Grandmother was a privileged northern Tehrani and had always had servants. She would often boast that she'd never cooked a meal in her life. As a middle-class Canadian immigrant, I considered the fact that she had a eunuch exotic, an icky marker of her social background. Her father worked for the Qajar Shahs (kings) in turn of the 20th century Persia. Things were different then. I left it at that.
Last week I found an article about the Qajar period, and discovered Qajar eunuchs were black slaves. My jaw hit the ground.
Grandmother having had a eunuch was bad enough, but this information made it worse. It put things in a different light. The person she was referring to was forcibly taken from his home and people. Castrated. Made to babysit my grandmother and her siblings and ferry them to school. His whole life expended on some rich brats on the other side of the world.
I remember her telling me "Iranians aren't racist! We are very open towards black people." Well, yes. So long as they are free labour with no future.
I remember she was proud of having a eunuch. It came across in how she talked about him. But somehow his personhood didn't come across until I realized he was black. Vistas of his family's agony and my family's shameful conduct opened up. I have no idea what the man's name was. I think it was Iranian, which is why I didn't realize he was black. She primarily called him 'the eunuch', as owning him marked her aristocratic status. His cultural life and identity were erased in the meantime, even his name becoming Iranian.
I have a visceral reaction arising from histories of Muslim traders of black slaves, legacies of North Africans devastating tribes of the south, narratives of conflict in Sudan of brown-skinned oppressors of black skin. These are terrible histories that I would rather downplay.
But the past cannot be erased. I'm learning a lot as I delve into novel writing. I chose historical fiction to write my grandmother's story. My grandmother lived through two world wars, two invasions, a CIA backed coup, lavish oil years, the Iranian revolution and hostage crisis, and years of Iranian pariah status. Just thinking of the shift from mules to iPhones in her lifetime boggles my mind.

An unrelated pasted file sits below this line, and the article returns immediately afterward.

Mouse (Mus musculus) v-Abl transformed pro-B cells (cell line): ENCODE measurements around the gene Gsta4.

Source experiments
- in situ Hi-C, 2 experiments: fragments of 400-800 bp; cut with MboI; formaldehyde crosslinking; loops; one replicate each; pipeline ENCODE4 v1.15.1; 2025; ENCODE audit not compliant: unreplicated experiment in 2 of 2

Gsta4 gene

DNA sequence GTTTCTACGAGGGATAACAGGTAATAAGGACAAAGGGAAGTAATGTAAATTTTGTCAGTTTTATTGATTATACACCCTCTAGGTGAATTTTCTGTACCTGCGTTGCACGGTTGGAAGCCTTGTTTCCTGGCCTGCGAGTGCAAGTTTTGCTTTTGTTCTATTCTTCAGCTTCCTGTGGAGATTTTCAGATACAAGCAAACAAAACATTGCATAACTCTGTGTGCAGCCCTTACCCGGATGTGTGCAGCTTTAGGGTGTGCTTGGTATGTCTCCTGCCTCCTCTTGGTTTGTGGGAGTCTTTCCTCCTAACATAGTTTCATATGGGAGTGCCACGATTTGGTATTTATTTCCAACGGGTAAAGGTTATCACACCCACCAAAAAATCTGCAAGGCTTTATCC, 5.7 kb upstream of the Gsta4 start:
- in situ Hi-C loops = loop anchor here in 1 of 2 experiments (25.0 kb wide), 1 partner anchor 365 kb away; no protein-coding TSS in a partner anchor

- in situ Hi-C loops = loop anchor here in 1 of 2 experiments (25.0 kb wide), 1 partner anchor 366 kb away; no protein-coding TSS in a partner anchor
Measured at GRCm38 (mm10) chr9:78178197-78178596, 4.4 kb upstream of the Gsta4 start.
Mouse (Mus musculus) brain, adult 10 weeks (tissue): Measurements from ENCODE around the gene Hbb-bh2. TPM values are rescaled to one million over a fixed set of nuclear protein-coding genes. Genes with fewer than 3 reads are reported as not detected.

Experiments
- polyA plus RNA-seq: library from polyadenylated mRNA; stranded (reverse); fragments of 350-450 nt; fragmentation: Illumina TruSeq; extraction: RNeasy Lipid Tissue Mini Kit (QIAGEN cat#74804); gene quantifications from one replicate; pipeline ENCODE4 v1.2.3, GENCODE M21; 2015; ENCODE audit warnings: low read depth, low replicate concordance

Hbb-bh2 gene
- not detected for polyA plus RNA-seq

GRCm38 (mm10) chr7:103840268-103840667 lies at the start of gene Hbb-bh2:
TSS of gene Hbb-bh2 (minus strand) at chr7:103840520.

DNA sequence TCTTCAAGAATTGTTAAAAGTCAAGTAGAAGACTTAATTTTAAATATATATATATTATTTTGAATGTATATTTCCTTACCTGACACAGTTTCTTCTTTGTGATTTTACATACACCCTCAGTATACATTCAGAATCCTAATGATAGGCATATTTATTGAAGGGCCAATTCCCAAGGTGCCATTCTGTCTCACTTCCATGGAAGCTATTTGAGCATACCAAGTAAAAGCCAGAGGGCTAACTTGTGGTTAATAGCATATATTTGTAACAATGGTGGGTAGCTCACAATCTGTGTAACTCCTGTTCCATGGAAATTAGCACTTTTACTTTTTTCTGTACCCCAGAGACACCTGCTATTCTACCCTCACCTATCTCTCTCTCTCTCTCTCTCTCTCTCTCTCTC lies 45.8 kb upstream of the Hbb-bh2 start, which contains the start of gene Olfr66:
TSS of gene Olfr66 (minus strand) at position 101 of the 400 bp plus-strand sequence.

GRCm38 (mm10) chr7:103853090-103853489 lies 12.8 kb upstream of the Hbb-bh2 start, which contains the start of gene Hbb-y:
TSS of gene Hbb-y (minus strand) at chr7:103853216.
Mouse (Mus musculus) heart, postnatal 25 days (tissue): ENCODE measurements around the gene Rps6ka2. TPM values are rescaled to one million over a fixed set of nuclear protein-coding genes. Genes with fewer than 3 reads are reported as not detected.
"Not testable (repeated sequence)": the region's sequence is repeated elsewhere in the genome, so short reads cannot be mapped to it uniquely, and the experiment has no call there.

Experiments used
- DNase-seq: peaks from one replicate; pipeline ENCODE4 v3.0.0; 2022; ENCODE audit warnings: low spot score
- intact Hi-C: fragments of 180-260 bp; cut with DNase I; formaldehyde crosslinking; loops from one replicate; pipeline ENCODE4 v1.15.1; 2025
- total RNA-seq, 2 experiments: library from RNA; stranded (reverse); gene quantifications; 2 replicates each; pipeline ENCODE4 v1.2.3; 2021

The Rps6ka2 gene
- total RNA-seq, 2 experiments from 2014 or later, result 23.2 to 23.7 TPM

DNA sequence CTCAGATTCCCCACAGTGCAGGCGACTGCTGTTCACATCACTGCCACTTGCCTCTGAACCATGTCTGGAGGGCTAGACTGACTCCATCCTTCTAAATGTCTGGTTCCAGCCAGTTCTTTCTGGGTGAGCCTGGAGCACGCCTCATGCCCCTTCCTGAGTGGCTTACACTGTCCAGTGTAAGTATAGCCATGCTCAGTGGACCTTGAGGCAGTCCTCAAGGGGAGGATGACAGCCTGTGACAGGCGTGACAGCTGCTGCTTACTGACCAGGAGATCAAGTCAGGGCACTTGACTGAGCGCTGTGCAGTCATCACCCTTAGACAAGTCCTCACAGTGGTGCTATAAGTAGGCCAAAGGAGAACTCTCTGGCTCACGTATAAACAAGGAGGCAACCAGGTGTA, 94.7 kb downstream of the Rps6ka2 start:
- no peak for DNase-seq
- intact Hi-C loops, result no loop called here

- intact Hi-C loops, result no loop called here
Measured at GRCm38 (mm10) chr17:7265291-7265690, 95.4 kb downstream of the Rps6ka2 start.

I thought she and the seismic changes she lived through would be my focus. Instead, I've found her life and my relationship to it changing. I am politically rebellious, sensitive to inequalities, and an ethnographer by instinct. Instead of my revealing her life to others, I find I am revealed by it.
I am smug in my belief system. But then it's easy because I don't have to relinquish anything for it. I can have my slave owning grandmother and eat moral righteousness too.
Yet I am hardly in a place to cast stones. Because of my wealthy family, I was able to immigrate and have a Canadian passport. I can now travel visa-free or get a visa on arrival in 171 countries and territories; Afghan passport holders do so in only 24. The world order is rigged for the rich to get richer, and I am now on the winning side, with all the wealth it has siphoned out of Dutch, Portuguese, British, French, and Spanish (and Muslim) trade in African slaves, European colonial subjugations of Asia and the Carribean, and Spain's looting and devastation of South America.
These histories exist, even if they make us want to turn away. Canada's wealth is predicated on the devastation of those who were here before (yay, 150th?). Even shopping is a zero-sum game: somebody, somewhere, has paid or will pay for the cheap goods I buy.
I am in no place to cast stones. I live blithely on the happy side of normalized inequalities, just as my Qajar aristocrat grandmother did. And I'm only here because she came from a class that could afford to send its descendants abroad.
So I'll temper my scathing morality lectures several notches, as it's clear, so to speak, that my own house is made of glass. And even though 'the eunuch' in my historical novel was supposed to be fair-skinned and pudgy, I am going to put him back as he was: dark-skinned, foreign, a person in his own right.
And quietly, in my heart, I offer thanks and an apology to this man whose own family history, to my deep regret, may well have ended through its intersection with mine.